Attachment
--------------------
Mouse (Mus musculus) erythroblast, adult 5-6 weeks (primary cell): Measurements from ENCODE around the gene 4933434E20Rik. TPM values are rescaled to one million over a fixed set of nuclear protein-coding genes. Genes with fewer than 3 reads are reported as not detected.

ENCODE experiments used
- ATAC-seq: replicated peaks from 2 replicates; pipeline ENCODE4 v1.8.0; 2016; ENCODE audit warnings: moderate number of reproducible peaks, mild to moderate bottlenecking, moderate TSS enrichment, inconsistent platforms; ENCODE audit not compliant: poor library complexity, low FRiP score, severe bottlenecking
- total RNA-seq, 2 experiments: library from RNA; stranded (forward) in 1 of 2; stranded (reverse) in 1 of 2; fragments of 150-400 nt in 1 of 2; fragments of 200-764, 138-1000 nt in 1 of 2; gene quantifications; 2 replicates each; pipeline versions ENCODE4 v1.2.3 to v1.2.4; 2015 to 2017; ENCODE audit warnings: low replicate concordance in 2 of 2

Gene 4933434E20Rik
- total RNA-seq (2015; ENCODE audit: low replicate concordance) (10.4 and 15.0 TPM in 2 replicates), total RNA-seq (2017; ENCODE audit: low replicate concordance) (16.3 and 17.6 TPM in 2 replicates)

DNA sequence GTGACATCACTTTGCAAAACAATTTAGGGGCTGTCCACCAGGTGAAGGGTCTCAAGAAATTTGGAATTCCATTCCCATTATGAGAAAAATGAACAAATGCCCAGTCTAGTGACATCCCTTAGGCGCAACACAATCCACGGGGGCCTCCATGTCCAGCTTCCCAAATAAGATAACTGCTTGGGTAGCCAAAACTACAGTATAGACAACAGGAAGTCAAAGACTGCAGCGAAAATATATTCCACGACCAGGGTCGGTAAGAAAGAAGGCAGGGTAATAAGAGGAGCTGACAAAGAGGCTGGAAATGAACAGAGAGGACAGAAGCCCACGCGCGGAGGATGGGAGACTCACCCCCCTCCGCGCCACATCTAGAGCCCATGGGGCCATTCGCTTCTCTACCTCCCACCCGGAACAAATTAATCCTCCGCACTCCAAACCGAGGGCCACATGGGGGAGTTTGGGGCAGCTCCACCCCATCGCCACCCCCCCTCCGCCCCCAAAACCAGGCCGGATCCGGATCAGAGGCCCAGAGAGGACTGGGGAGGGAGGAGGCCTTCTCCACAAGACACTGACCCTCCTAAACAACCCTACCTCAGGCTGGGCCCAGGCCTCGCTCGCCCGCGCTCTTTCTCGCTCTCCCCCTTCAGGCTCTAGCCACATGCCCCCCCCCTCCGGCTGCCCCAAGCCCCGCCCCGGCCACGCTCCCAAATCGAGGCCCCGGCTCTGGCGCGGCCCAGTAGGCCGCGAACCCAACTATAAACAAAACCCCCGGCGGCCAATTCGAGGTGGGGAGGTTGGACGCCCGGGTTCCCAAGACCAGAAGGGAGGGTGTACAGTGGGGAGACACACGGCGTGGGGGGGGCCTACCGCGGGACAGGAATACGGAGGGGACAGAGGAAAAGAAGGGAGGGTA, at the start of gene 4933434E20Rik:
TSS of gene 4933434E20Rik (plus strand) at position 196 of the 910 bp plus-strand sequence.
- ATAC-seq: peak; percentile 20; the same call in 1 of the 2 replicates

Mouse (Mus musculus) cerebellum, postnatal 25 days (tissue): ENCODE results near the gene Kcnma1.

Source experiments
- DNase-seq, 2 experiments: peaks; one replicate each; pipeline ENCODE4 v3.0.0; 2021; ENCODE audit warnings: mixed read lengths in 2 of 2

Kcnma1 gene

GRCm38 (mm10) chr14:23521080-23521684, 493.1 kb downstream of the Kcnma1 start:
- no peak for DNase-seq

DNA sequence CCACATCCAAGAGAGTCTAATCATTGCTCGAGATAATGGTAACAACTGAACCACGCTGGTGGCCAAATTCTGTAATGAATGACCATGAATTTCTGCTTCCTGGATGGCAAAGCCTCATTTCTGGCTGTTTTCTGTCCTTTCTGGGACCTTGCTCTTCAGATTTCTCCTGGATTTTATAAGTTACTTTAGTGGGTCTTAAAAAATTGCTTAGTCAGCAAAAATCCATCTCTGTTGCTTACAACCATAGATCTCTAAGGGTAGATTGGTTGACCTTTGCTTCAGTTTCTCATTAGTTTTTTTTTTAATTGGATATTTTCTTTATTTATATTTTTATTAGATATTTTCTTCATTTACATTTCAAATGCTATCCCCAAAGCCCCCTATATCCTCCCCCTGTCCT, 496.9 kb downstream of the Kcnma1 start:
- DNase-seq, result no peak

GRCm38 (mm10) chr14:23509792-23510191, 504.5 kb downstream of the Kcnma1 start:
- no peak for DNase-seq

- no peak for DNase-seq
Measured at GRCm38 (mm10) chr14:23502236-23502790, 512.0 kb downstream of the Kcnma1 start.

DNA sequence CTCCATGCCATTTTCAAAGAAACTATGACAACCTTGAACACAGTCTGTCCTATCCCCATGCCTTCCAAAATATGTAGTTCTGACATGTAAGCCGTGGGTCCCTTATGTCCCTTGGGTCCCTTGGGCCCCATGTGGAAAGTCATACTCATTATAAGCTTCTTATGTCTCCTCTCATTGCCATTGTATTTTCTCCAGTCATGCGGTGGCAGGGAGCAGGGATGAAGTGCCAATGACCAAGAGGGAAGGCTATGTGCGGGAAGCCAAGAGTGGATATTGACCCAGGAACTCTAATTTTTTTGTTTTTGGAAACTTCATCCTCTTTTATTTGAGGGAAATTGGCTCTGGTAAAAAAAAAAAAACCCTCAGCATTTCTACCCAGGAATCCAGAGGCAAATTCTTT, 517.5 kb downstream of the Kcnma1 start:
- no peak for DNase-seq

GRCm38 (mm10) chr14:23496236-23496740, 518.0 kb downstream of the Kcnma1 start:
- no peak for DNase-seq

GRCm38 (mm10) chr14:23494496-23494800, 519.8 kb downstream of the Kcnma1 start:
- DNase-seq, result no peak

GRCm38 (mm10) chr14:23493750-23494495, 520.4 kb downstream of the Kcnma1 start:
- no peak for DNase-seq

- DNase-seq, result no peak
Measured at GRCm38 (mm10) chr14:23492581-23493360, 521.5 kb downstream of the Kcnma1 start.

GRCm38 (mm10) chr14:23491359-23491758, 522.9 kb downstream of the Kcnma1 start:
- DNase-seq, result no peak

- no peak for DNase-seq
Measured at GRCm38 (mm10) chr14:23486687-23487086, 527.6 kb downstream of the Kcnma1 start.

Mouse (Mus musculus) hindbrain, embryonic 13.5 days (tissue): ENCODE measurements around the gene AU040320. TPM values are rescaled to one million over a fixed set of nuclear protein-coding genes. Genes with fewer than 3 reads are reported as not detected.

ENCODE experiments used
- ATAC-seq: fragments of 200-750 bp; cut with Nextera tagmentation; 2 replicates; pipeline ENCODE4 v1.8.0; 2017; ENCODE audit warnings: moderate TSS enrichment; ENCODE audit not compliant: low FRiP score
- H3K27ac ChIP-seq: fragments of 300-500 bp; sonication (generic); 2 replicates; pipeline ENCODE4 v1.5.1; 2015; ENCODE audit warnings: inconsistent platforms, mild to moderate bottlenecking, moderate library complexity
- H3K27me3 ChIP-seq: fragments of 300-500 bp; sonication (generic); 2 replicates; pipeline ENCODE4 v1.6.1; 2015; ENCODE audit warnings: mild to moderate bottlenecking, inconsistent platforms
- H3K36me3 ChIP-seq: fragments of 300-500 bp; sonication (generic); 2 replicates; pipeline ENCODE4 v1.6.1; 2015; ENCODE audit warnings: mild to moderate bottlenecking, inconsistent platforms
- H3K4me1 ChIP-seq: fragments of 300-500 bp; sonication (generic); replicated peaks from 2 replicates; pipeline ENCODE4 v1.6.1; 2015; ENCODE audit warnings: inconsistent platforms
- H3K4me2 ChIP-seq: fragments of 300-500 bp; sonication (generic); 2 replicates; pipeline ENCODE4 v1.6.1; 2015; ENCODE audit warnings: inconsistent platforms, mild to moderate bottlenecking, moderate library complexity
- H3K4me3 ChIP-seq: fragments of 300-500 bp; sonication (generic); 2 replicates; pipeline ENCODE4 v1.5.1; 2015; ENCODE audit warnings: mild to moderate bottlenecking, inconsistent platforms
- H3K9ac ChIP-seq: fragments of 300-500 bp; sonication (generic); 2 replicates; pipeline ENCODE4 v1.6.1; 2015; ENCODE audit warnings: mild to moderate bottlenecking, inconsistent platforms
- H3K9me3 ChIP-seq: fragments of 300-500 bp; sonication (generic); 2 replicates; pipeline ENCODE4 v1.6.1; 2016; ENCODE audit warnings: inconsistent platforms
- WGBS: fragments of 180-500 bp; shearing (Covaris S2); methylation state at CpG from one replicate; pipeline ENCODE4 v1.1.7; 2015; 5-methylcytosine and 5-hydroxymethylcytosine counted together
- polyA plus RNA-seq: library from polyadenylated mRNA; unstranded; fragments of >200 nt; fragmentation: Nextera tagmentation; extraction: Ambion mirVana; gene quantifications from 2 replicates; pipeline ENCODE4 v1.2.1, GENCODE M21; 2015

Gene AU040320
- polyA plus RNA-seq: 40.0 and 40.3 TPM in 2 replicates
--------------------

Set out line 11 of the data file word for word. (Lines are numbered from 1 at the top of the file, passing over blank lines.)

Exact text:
Source experiments